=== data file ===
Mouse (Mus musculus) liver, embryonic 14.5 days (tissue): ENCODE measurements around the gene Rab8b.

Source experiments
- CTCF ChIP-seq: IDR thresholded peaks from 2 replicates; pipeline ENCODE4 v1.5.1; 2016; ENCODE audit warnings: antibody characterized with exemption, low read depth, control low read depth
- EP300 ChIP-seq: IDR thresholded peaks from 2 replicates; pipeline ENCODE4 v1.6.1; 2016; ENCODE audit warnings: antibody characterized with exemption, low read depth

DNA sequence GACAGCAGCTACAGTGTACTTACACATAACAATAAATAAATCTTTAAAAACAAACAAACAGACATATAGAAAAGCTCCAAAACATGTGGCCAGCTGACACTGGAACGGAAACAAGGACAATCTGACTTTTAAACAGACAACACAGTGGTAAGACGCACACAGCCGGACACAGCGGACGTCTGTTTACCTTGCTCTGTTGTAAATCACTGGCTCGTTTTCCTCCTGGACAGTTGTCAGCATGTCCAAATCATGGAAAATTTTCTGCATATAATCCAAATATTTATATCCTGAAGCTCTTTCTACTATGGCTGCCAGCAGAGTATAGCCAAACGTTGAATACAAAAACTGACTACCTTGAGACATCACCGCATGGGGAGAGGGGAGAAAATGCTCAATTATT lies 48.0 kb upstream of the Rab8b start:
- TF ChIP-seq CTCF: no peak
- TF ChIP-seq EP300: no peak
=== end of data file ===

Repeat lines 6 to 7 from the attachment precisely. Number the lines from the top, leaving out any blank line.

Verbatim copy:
- TF ChIP-seq CTCF: no peak
- TF ChIP-seq EP300: no peak